There are several ways a sale could occur on the boat you are looking at as a US Citizen. The first and preferred way would be for the seller of the boat to purchase a US Customs Entry Bond and pay the US Import Duty due on the boat. Exact rates of the US Import Duty would depend on where the boat was built and can range from .02% to 1.8% of the value of the boat.

The second way would method would be an “Offshore Closing” or a closing that occurs in the Bahamas or somewhere else outside of US Territory that is at least 12 nautical miles off the coast. An “Offshore Closing” transaction does complicate matters slightly as potential buyers for boats that have not been US Duty paid cannot board or view the boat while she is US Waters, so the transaction details must follow a strict protocol that abides by the laws of the United States. This will take the coordination and expertise of your broker for a transaction to be completed properly.

Now, the Florida Yacht Brokers Association is proposing a change to the US law to allow owners of used foreign flagged boats in US waters with a valid cruising license to offer them for sale to US residents while in US waters, without paying duty, but to date this change has not been made. If and when these changes are made, this article will be updated to reflect the updated laws.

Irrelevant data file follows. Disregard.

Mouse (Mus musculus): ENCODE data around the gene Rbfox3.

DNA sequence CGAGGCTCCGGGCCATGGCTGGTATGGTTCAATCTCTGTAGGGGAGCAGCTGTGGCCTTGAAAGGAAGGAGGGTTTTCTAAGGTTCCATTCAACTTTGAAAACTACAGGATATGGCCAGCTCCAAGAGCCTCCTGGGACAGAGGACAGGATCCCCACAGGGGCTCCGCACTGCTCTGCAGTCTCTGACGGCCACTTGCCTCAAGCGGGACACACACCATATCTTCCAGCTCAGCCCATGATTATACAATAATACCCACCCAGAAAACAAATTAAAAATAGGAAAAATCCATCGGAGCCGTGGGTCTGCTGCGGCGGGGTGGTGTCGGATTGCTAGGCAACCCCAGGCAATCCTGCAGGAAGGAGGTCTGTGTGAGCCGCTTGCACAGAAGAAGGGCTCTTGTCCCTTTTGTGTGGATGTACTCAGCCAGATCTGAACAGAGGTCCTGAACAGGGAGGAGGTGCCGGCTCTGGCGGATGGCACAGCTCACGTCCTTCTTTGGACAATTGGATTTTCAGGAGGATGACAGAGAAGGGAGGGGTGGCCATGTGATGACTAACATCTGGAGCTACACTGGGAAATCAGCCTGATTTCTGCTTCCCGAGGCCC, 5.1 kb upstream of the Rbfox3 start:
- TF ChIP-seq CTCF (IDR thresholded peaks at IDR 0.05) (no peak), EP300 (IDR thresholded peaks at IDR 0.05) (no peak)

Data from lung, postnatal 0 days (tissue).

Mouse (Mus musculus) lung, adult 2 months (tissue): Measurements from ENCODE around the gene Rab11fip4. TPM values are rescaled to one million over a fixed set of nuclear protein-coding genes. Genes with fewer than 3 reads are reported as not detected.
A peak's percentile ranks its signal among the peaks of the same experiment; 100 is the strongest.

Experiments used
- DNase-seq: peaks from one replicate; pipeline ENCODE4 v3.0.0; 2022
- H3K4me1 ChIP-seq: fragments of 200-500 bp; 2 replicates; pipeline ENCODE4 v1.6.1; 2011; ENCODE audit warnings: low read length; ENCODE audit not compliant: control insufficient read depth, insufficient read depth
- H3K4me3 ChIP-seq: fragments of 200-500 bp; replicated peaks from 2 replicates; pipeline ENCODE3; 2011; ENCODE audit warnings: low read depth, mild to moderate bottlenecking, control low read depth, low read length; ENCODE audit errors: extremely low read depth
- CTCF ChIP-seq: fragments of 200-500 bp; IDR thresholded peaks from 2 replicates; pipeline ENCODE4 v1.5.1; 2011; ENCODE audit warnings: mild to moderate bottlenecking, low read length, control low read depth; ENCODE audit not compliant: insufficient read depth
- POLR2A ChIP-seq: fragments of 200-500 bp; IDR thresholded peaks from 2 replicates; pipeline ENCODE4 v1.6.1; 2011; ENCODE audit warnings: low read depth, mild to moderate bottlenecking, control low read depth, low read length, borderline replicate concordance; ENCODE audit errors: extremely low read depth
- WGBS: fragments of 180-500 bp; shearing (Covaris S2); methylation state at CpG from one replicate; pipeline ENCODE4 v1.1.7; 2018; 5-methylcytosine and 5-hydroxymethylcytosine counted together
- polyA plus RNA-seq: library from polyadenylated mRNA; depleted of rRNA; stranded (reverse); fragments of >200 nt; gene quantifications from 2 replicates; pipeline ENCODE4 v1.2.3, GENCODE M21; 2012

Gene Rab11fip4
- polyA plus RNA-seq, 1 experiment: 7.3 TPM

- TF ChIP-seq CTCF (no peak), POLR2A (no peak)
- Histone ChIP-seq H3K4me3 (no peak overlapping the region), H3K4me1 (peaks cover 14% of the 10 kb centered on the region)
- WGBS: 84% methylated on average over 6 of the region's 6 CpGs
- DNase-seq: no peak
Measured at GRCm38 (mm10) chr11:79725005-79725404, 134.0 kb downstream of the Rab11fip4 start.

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Old 08-08-2015, 09:41   #11
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Re: What does this really mean?

Quote:
Originally Posted by hoppy View Post
Doesn't have to be "sleazy". Might simply be non US cruisers who have decided to stop cruising and sell now they are in the U.S. Much better in that case to find a fellow foreigner rather than go through the hassle of importing the yacht.
You're right, doesn't "have" to be sleazy, but such ads "tend" to be someone skirting the rules: e.g. an American who's avoiding taxes all along. Lots of times a foreigner will be pretty up front about the fact that they're not in their home country and don't want to import the yacht to the USA. So that's an easy check for the OP. The broker will have info about country the vessel is flagged in and citizenship of owner. If it's an LLC in the islands, yeah, there we go...

PS -- I'm interested to hear of the many yachts owned by foreign nationals in Florida waters -- different story than the seemingly large number of yachts in other US waters owned by a LLC owned by an American and registered offshore. Different places in the USA, different "usual" situations.
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Old 08-08-2015, 09:54   #12
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Re: What does this really mean?

Quote:
Originally Posted by Saleen411 View Post
From the archives of the Multihull Company....

Now, the Florida Yacht Brokers Association is proposing a change to the US law to allow owners of used foreign flagged boats in US waters with a valid cruising license to offer them for sale to US residents while in US waters, without paying duty, but to date this change has not been made. If and when these changes are made, this article will be updated to reflect the updated laws.
That would be amazing if someone could purchase a foreign flagged vessel without paying duty just because the boat happened to be here with a cruising permit. Seems highly unlikely as it opens a door to a Pandora's box of other exceptions to paying duty.